The shortest code to pass all possibilities wins.

In mathematics, the persistence of a number measures how many times a certain operation must be applied to its digits until some certain fixed condition is reached. You can determine the additive persistence of a positive integer by adding the digits of the integer and repeating. You would keep adding the digits of the sum until a single digit number is found. The number of repetitions it took to reach that single digit number is the additive persistence of that number.

Example using 84523:

84523
8 + 4 + 5 + 2 + 3 = 22
2 + 2 = 4

It took two repetitions to find the single digit number.
So the additive persistence of 84523 is 2.

You will be given a sequence of positive integers that you have to calculate the additive persistence of. Each line will contain a different integer to process. Input may be in any standard I/O methods.

For each integer, you must output the integer, followed by a single space, followed by its additive persistence. Each integer processed must be on its own line.

Test Cases

Input Output

99999999999 3
10 1
8 0
19999999999999999999999 4
6234 2
74621 2
39 2
2677889 3
0 0
• Your test cases include some values which are over 2^64, and your spec says that the program only has to handle values up to 2^32. Might be worth clearing that up. – Peter Taylor Mar 25 '11 at 23:40
• @Peter Taylor, forgot to remove those limits. If a program can handle the input I have provided, it shouldn't have an issue with limits. – Kevin Brown Mar 25 '11 at 23:49
• Isn't 999999999999's persistence 2 instead of 3? – Eelvex Mar 26 '11 at 2:13
• @Evelex, that was an incorrect last minute change I guess. Fixed. – Kevin Brown Mar 26 '11 at 21:45
• Several answers here aren't doing output on stdout but rather use J's "interactive" output by returning results after taking command line input. (This includes 2 other J answers and, I'm guessing, the K answer.) Is this considered legit? Because I can shed 18-ish characters if so. – Jesse Millikan Mar 27 '11 at 1:29

K - 29 Chars

Input is a filename passed as an argument, 29 chars not including filename.

0:{5:x,-1+#(+/10_vs)\x}'.:'0:"file"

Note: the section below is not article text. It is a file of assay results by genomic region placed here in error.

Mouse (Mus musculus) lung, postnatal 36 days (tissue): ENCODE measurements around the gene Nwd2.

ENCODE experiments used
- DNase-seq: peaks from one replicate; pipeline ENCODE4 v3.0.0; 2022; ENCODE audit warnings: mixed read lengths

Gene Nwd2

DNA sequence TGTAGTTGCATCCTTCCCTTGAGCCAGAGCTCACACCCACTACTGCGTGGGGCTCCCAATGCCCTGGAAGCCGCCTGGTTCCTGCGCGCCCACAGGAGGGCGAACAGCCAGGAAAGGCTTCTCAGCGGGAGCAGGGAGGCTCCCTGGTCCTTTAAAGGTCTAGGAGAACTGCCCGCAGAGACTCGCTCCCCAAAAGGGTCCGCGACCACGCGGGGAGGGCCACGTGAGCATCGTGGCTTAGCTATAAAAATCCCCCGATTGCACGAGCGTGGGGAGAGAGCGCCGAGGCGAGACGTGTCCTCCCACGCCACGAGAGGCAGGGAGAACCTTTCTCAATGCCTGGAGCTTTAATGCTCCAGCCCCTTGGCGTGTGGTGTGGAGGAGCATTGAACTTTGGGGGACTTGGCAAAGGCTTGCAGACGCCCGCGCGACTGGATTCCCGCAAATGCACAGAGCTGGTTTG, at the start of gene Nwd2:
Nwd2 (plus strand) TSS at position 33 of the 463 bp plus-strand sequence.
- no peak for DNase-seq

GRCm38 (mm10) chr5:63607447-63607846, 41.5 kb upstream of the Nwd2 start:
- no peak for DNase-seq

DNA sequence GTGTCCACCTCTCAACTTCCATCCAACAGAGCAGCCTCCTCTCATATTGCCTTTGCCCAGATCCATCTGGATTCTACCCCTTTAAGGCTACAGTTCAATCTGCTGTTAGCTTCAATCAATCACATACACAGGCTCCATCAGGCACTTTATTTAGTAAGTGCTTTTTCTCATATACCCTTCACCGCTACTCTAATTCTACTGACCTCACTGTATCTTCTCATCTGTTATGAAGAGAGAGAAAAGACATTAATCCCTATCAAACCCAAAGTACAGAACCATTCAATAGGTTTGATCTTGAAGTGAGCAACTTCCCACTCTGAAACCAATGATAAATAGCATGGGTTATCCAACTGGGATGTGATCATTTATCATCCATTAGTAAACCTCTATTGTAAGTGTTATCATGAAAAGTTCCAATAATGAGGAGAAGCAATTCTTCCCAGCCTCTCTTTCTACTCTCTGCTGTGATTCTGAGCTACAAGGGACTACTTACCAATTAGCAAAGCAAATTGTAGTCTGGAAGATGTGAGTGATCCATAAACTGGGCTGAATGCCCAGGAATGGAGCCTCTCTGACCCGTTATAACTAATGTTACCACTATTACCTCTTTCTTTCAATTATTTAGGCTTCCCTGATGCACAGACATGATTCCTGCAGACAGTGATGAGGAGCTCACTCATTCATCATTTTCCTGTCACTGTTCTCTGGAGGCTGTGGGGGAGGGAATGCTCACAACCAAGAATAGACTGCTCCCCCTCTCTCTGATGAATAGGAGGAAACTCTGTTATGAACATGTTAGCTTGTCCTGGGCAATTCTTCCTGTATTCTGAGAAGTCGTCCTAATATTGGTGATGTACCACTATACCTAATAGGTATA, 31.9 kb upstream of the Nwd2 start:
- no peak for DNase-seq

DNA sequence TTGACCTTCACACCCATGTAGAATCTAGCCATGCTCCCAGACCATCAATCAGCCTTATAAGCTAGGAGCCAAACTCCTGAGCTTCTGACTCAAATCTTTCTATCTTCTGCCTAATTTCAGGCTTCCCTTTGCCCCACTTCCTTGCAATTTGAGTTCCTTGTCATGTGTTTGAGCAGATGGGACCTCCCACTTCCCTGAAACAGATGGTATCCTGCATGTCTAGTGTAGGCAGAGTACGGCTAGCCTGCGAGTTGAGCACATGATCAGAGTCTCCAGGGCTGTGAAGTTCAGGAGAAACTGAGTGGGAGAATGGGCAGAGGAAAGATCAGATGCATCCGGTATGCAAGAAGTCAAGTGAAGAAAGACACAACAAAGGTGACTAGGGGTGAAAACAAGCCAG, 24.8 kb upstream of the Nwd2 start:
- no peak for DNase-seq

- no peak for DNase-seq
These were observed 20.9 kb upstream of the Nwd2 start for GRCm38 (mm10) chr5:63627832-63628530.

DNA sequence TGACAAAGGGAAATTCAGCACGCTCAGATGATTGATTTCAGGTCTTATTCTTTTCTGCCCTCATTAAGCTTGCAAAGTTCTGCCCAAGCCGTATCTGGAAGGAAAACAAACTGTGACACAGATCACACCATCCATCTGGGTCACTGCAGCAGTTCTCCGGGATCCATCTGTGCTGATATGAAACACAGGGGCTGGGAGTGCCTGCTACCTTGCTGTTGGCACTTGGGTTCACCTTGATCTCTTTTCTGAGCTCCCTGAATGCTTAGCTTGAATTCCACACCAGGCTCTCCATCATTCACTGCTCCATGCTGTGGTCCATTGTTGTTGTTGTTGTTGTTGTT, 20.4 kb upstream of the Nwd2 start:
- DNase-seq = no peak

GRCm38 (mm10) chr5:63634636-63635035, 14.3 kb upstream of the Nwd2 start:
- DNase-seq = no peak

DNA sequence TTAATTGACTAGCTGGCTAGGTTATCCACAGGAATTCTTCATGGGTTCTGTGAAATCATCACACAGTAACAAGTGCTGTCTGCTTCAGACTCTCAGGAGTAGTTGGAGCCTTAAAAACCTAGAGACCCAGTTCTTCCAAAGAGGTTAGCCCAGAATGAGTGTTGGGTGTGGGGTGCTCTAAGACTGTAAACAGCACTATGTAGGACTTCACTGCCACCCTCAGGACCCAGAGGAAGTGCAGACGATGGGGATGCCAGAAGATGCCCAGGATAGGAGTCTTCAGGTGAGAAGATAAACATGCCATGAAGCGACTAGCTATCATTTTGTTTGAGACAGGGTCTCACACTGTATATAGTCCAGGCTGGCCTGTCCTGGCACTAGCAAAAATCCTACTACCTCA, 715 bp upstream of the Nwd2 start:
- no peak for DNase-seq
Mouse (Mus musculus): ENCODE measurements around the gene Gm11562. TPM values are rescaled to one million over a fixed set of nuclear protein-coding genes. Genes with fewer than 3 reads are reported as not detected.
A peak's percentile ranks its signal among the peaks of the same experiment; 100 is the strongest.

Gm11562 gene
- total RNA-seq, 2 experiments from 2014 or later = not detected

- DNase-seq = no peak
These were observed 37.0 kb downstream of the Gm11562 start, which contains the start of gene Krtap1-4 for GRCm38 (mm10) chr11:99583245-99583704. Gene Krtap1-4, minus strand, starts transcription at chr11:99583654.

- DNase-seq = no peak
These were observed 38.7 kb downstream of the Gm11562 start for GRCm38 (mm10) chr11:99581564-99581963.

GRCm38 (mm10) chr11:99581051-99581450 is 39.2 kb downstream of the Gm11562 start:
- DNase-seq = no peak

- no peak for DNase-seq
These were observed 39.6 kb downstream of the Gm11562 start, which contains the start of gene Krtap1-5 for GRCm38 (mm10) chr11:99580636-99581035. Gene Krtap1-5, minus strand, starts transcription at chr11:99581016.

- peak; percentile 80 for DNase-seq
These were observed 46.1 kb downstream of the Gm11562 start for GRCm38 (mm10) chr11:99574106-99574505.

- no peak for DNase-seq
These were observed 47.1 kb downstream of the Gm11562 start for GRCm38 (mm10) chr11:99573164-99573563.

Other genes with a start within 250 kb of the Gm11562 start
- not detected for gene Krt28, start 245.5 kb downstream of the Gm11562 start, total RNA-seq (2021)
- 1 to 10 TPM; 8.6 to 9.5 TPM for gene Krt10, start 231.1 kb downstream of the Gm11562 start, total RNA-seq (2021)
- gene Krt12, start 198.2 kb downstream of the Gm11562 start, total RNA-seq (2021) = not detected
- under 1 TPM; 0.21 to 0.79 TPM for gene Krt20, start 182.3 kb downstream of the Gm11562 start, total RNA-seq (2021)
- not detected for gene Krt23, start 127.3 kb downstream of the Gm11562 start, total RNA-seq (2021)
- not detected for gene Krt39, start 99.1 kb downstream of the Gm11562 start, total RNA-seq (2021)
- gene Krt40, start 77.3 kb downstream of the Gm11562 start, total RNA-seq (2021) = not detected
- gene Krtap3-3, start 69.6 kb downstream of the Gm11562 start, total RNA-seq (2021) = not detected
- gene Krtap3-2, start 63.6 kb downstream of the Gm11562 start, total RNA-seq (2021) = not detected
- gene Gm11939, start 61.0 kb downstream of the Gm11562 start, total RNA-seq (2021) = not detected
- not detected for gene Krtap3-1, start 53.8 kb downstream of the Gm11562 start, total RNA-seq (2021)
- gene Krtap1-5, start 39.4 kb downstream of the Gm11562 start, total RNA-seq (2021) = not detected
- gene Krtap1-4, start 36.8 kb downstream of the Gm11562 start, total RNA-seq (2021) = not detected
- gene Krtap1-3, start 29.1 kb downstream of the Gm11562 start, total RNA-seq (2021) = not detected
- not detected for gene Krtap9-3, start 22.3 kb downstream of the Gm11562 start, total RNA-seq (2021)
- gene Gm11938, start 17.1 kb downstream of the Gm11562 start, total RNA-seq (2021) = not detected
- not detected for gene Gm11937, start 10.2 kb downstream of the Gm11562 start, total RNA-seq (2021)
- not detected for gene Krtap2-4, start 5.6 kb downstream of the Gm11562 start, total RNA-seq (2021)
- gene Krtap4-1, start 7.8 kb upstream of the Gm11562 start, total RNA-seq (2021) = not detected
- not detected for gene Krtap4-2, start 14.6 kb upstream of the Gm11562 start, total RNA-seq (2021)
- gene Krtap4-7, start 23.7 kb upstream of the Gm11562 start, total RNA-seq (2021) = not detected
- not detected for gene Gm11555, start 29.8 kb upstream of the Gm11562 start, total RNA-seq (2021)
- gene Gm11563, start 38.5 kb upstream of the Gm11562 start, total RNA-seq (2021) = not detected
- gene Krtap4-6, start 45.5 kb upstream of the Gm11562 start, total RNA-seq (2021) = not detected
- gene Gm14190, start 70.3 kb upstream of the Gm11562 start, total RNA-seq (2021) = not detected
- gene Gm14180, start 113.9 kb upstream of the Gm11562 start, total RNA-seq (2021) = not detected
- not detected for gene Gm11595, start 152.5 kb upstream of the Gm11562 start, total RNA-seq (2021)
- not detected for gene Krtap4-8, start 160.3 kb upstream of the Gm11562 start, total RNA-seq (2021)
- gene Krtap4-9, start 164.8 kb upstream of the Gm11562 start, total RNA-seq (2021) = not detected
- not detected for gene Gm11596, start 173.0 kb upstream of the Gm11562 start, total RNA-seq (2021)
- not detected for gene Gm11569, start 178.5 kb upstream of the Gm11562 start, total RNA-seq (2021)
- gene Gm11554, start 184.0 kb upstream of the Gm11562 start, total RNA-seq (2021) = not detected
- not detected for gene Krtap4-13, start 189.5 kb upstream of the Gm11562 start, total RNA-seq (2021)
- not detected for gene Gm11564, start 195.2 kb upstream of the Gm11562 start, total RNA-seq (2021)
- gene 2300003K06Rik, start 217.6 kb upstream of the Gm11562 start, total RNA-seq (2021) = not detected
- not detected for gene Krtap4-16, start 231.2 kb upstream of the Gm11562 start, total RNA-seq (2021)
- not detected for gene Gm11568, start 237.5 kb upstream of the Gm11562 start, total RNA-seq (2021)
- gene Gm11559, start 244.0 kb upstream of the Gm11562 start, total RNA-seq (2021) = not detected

• 35 -> 31: Remove outside function.
• 31 -> 29: Remove parens.
• -1+# => #1_ – streetster Aug 6 at 11:24

Python 84 Chars

while 1:
m=n=int(raw_input());c=0
while n>9:c+=1;n=sum(map(int,str(n)))
print m,c
• Challenge case:06234 .. result successful challenge :-) – Quixotic Mar 26 '11 at 6:01
• @Debanjan Thanks. Corrected. – fR0DDY Mar 26 '11 at 10:08

p[d]=0
p d=1+(p.show.sum$map((-48+).fromEnum)d) f n=n++' ':shows(p n)"\n" main=interact$(f=<<).lines
• You can save 6 bytes by using read.pure instead of (-48+).fromEnum, try it online! – ბიმო Apr 25 '18 at 15:17

Python (93 bytes)

f=lambda n,c:n>9and f(sum(map(int,str(n))),c+1)or c
while 1:n=int(raw_input());print n,f(n,0)
• i think you can remove the space between 9 and err...and – st0le Mar 26 '11 at 8:52
• @st0le:Thanks :-) – Quixotic Mar 28 '11 at 6:17
• and input() instead of int(raw_input()).... – st0le Mar 28 '11 at 6:48
• @st0le:Try this input with that modification:06234. – Quixotic Mar 28 '11 at 7:12

Husk, 10 15 bytes

+5 bytes for horrible I/O requirement

m(wΓ·,LU¡oΣdr)¶

Try it online!

Explanation

To support multiple inputs, we need to use m(₁r)¶ (where is the function doing the interesting computation):

m(₁r)¶  -- expects newline-separated inputs: "x₁␤x₂␤…␤xₙ"
¶  -- split on newlines: ["x₁","x₂",…,"xₙ"]
m(  )   -- map over each string
( r)   -- | read integer: [x₁,x₂,…,xₙ]
(₁ )   -- | apply the function described below

The function does the following:

wΓ·,LU¡(Σd)  -- input is an integer, eg: 1234
¡(  )  -- iterate the following forever and collect results in list:
( d)  -- | digits: [1,2,3,4]
(Σ )  -- | sum: 10
-- : [1234,10,1,1,1,…
U       -- keep longest prefix until repetition: [1234,10,1]
Γ           -- pattern match (x = first element (1234), xs = tail ([10,1])) with:
· L        -- | length of xs: 2
,         -- | construct tuple: (1234,2)
w            -- join with space: "1234 2"

bash, 105 chars

do
for((i=0,z=x;x>9;i++))do
for((y=0;x>0;y+=x%10,x/=10))do :
done
x=$y done echo$z $i done Hardly any golfing actually involved, but I can't see how to improve it. Haskell - 114 s t n|n>9=s(t+1)$sum$map(read.(:[]))$show n|1>0=show t
f n=show n++" "++s 0n++"\n"
main=interact$(f.read=<<).lines • You can save 4 bytes by using pure over (:[]) and defining an operator instead of s, try it online! – ბიმო Apr 25 '18 at 15:22 Ruby, 85 Chars puts$<.map{|n|v=n.chop!;c=0;[c+=1,n="#{n.sum-n.size*48}"] while n;[v,c]*' '}*"\n"

I had to borrow the "sum-size*48" idea from Alex, because it's just too neat to miss (in Ruby at least).

Golfscript, 40 chars